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Drake Institute Autism Breakthrough – New Hope For Autism

December 23, 2011

The Drake Institute announces an Autism Breakthrough. Advanced neurofeedback treatment protocols are derived from an analysis of the patient’s quantitative EEG brainmap. As many as 19 areas of the brain can be treated simultaneously to create more functional connections in the brain to improve social communication, language, and emotional stability.

Irvine, California (PRWEB) December 23, 2011

The Drake Institute of Behavioral Medicine in southern California has applied a new neurofeedback technology in the treatment of Autistic patients that is enabling Autistic patients to achieve more rapid and comprehensive improvement. The deficits that Autistic children suffer are linked to functional disconnections within and between different regions or networks in the brain. Advanced neurofeedback treatment protocols are derived from an analysis of the patient’s quantitative EEG brainmap. As many as 19 areas of the brain can be treated simultaneously to create more functional connections in the brain to improve social communication, language, and emotional stability.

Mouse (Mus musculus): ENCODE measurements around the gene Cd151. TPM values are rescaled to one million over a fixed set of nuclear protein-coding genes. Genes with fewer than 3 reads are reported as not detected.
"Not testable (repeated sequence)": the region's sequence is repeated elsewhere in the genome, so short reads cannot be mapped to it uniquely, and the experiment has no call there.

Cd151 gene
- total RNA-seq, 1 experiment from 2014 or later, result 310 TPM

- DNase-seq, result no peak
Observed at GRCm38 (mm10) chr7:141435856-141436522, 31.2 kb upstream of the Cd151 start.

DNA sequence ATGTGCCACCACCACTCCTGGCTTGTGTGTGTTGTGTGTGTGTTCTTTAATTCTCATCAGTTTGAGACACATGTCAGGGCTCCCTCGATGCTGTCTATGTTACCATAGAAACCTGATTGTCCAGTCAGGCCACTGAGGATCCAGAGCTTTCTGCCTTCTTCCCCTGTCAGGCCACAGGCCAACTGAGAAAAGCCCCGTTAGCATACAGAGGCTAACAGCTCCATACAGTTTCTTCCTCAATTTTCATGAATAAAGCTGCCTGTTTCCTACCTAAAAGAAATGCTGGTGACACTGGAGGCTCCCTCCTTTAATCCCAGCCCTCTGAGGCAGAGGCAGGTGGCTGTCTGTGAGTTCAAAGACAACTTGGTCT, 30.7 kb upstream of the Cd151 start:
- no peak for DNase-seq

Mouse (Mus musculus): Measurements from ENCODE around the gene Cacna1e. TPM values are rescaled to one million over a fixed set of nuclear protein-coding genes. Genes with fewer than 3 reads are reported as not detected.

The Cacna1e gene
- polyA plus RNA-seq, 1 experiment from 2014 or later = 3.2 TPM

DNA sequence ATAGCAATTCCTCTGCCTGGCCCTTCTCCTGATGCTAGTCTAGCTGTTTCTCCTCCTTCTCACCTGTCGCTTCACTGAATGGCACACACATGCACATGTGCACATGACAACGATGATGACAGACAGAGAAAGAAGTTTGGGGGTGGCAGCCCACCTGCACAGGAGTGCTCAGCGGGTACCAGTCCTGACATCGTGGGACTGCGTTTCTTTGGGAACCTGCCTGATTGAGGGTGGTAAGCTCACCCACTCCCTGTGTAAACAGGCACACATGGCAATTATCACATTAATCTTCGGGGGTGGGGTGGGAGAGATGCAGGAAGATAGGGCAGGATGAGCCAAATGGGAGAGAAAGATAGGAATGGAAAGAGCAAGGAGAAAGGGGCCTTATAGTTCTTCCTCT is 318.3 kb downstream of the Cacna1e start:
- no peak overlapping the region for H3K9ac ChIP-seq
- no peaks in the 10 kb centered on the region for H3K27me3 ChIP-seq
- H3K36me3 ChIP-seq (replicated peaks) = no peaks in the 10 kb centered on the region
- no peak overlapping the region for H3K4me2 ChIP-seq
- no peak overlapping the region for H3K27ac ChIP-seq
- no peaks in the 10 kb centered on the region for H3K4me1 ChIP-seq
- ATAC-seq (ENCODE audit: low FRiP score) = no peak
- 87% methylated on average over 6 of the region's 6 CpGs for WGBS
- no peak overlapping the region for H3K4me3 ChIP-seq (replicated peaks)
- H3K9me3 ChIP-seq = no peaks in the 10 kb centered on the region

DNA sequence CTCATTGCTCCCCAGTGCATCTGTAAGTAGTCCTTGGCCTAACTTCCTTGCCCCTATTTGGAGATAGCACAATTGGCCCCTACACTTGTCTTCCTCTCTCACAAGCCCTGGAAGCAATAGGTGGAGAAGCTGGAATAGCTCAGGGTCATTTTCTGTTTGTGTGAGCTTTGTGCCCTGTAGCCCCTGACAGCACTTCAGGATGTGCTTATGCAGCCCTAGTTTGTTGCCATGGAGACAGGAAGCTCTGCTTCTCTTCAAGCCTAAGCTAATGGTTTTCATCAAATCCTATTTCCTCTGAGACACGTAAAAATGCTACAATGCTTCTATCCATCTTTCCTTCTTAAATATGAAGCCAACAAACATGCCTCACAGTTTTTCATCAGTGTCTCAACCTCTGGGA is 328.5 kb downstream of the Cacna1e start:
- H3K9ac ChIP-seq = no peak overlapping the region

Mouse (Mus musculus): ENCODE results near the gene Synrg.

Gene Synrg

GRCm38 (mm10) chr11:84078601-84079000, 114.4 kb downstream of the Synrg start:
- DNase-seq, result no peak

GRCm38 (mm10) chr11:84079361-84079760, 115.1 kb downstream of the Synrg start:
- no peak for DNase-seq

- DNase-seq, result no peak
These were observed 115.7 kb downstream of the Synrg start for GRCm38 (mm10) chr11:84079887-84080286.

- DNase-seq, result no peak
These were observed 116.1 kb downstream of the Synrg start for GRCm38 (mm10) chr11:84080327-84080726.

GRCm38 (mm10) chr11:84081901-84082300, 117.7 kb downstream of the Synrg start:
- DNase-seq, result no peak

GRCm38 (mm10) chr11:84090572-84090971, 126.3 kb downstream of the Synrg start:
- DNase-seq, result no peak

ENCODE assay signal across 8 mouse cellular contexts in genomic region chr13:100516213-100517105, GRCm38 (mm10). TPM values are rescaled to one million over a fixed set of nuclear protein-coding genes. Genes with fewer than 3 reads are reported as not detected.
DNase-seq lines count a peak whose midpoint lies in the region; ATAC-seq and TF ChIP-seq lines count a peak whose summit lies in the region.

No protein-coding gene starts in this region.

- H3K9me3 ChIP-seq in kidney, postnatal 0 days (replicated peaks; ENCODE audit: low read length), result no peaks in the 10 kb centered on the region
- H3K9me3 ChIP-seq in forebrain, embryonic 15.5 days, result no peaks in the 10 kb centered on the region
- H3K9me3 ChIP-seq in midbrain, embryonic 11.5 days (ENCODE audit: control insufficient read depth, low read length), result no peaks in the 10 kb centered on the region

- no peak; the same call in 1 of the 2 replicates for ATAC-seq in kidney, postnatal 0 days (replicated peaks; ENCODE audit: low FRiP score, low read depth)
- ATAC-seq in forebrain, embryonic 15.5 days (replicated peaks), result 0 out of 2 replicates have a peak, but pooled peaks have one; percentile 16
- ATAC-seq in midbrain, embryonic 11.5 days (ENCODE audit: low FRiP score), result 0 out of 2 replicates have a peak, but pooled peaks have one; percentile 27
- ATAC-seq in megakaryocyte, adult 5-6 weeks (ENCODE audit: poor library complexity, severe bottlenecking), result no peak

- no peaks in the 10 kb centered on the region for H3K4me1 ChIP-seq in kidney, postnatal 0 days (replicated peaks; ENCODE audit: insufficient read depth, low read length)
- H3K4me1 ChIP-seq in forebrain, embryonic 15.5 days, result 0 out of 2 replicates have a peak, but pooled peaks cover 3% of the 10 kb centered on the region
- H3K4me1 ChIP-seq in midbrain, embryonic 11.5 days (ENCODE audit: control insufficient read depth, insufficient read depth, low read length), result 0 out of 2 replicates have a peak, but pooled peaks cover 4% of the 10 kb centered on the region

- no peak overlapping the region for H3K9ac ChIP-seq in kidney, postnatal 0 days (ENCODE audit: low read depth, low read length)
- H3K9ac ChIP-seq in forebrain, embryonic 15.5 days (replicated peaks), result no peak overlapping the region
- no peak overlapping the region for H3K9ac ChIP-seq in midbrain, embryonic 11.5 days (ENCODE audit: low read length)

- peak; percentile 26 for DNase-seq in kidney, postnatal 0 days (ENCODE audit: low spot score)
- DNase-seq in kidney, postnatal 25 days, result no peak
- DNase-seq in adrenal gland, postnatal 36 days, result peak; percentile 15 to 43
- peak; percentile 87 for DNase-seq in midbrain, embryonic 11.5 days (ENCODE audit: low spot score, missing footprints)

The Drake Institute has been able to help Autistic patients for over a decade utilizing neurofeedback. Previously, only 1 or 2 areas of the brain could be treated simultaneously, but patients still experienced significant improvements. The new technology, applied clinically, greatly accelerates and expands their improvements. By training all 19 areas of the brain simultaneously, the child is processing much greater information enabling the brain to develop to more normalized functioning.

Dr. David Velkoff, the medical director of the Drake Institute, states that “It is very exciting and gratifying to see these autistic children make such gains in 2-4 months”.

About The Drake Institute:

The Drake Institute of Behavioral Medicine was founded in 1980. Originally it focused on treating stress related disorders and diseases using the mind body connection with biofeedback treatment methods. By 1992 it began to use neurofeedback technology and brain mapping to treat Attention Deficit Disorder. Gradually the Drake Institute began to apply its treatment methods to help Autism Spectrum Disorder patients as well.

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For the original version on PRWeb visit: http://www.prweb.com/releases/prwebDrakeInstitute/Autism/prweb9054344.htm


Source: prweb



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